Archive for the ‘Bobby Cox’ Category


Bobby Cox

October 8, 2010

What Is the Meaning of the 1978 Atlanta Braves? (card 4 of 25)

(continued from Dick Ruthven)

Bobby Cox was a manager of the Atlanta Braves for a little while in the late 1970s and early 1980s. Before that, he’d been a marginal major leaguer, briefly appearing in some games for the New York Yankees during a rare down time in the history of that franchise. It’s not clear from his short stint with the Braves back when I was a kid if he knew much about managing. The team had been pretty bad for a while, and he wasn’t able to do much to change that, losing 93 games his first season of 1978, when this card came out. He lost 94 games the following year. In 1980, he led the Braves to an 81-80 record, but the next year they dipped below .500 again and Cox was fired. This is what happens to managers. They come and go. My childhood connection to baseball ended during Cox’s doomed 1981 season, when I stopped buying cards, so I’m not sure whatever became of him. Probably he drifted back to the minors or into scouting or left the game altogether to get a job at his brother-in-law’s muffler shop.

Is there any job less stable than that of a major league manager? The great majority of major league managers, guys who come and go so quickly you barely remember they were ever here—like this hazy Bobby Cox character from my youth—makes me wonder about the extremely rare managers who find a way to not only endure but thrive. What is their secret? Everything in life is so tentative and fleeting, and in the major leagues this fundamental characteristic of the universe seems amplified and exacerbated, and yet there are these rare figures in the game who somehow find a way to put down deep, fruitful roots in the most volatile soil around.

Longevity as a manager, which is necessarily connected—given the unforgiving nature of the profession—to consistent excellence as a manager, has to be an important component in deciding on the best manager in baseball history. Maybe it’s the most important component. The tendency in the managerial profession is toward disappointment and disintegration. Who has been the best at transcending this tendency?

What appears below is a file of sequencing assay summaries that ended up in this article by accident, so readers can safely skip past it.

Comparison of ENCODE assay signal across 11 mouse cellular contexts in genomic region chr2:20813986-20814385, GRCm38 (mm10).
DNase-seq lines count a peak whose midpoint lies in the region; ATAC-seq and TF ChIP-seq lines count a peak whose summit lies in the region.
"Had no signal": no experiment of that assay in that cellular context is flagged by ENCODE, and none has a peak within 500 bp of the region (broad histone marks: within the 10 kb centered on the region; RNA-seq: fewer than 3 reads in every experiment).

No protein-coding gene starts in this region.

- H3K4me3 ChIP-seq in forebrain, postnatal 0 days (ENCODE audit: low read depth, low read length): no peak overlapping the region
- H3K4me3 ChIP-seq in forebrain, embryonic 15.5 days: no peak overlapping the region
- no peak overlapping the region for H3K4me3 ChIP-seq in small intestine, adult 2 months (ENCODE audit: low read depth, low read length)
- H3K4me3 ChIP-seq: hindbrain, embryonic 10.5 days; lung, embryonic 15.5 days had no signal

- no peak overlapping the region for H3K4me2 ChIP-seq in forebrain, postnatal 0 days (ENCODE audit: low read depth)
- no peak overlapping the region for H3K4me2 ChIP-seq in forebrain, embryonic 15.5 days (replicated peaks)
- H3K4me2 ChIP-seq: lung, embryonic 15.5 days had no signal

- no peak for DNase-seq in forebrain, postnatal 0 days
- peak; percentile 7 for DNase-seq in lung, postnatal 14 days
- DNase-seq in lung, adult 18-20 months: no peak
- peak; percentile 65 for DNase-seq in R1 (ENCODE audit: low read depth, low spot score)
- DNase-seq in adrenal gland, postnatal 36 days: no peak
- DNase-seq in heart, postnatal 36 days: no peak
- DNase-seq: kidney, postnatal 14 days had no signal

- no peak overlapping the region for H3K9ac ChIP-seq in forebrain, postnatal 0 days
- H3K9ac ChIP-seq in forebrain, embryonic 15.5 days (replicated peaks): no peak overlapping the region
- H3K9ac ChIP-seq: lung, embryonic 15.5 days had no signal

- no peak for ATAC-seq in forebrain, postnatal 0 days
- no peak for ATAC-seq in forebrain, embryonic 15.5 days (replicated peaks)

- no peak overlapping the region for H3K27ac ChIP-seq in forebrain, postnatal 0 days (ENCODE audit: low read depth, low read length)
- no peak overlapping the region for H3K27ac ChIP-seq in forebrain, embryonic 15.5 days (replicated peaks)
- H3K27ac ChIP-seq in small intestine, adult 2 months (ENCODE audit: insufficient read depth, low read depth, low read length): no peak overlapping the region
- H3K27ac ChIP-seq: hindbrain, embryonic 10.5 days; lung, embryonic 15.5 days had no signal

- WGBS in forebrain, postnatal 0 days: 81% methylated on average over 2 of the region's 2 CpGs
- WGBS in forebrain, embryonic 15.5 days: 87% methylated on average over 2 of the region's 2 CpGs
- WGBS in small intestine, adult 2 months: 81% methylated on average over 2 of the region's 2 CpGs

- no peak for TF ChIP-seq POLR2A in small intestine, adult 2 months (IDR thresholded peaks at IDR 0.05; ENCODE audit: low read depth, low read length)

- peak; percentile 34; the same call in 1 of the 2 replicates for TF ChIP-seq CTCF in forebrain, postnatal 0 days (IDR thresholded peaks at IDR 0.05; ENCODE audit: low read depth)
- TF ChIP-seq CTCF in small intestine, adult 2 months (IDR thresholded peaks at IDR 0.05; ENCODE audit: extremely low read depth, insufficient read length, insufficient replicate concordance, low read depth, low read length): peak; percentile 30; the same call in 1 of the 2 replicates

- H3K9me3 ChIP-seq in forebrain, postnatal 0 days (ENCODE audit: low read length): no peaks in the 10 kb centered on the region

Bobby Cox

June 26, 2007

This past Saturday Bobby Cox tied John McGraw’s record for most ejections from a major league game. At the time of the 1978 card shown here, Bobby Cox had not earned his first ejection, mainly because he had yet to manage a major league game. According to an article on, it took Cox less than a month to earn his first heave ho, for bench jockeying during a May 1 game between the two worst teams in the National League, Cox’s Atlanta Braves and Joe Torre’s New York Mets. Future manager Bobby Valentine was also on hand for that game, batting second and playing second base for the Mets. As he was in the twilight of his disappointingly injury-riddled career, it’s possible Valentine had begun wondering about a second career in baseball as a field general. So maybe Cox being ordered to leave the premises that day in May began the thought process in Valentine’s highly active, unorthodox mind that would result, years later, in one of the greatest moments in manager-ejection history, the game when Valentine, after his expulsion, snuck back into the dugout in a fake mustache and tinted glasses.

The day Cox earned his big record-tying ejection, I watched Bruce Bochy get tossed from the Fox Saturday game of the week between the Yankees and Giants. What does it say about me that I envied Bochy? I imagined being relieved of the burden of making consequential decisions, going back into the cool clubhouse, popping a beer, seeing if there was a good movie on the clubhouse television. As it turned out, the game Bochy was ejected from went on and on, seven more innings beyond Bochy’s 6th inning banishment, so Bochy would have even had time to sneak in a lengthy nap before the team and the press came barging in to wreck his long moment of blissfull purposelessness. 

Thinking of that blissfull purposelessness (which I’m sure Bruce Bochy had none of, instead maybe kicking a chair or punching a locker and then monitering every second of the rest of the game while perhaps relaying pointed messages to the acting manager via the batboy or some bench-warmer) reminds me of rainy days in the summer of 1986, my second living with my grandfather on Cape Cod. That summer I eventually ended up back at the Shell station where I’d pumped gas the previous year, but for a few weeks before that I worked as a canvasser for Greenpeace. On days when it rained really hard they’d cancel the canvassing. It’s been over twenty years and I still can’t get over those rainy days. That job–knocking on door after door to cheerfully recite a scripted spiel about the encroaching environmental apocalypse and the need for monetary contributions–made my stomach hurt, plus I was terrible at it. My last day before I quit I left my route after a couple hours of doors slamming in my face and bought a pack of baseball cards from a Cumberland Farms. I was leafing through them when my supervisor pulled up to bring me back to the office. He asked if a kid had given them to me, implying that buying baseball cards was something I was way too old to be doing, especially on company time. He was my age, or maybe a couple years older, a blond college guy who was a big fan of the Zippy the Pinhead comic strip. The next day I found myself praying for a giant rainstorm so I could sit around the house getting stoned in my room and lying on my grandfather’s orthopedic bed going up and down by remote control as my grandfather and I watched Match Game and M*A*S*H. But the sky was blue with no hope of rain, not a cloud anywhere. So I just quit.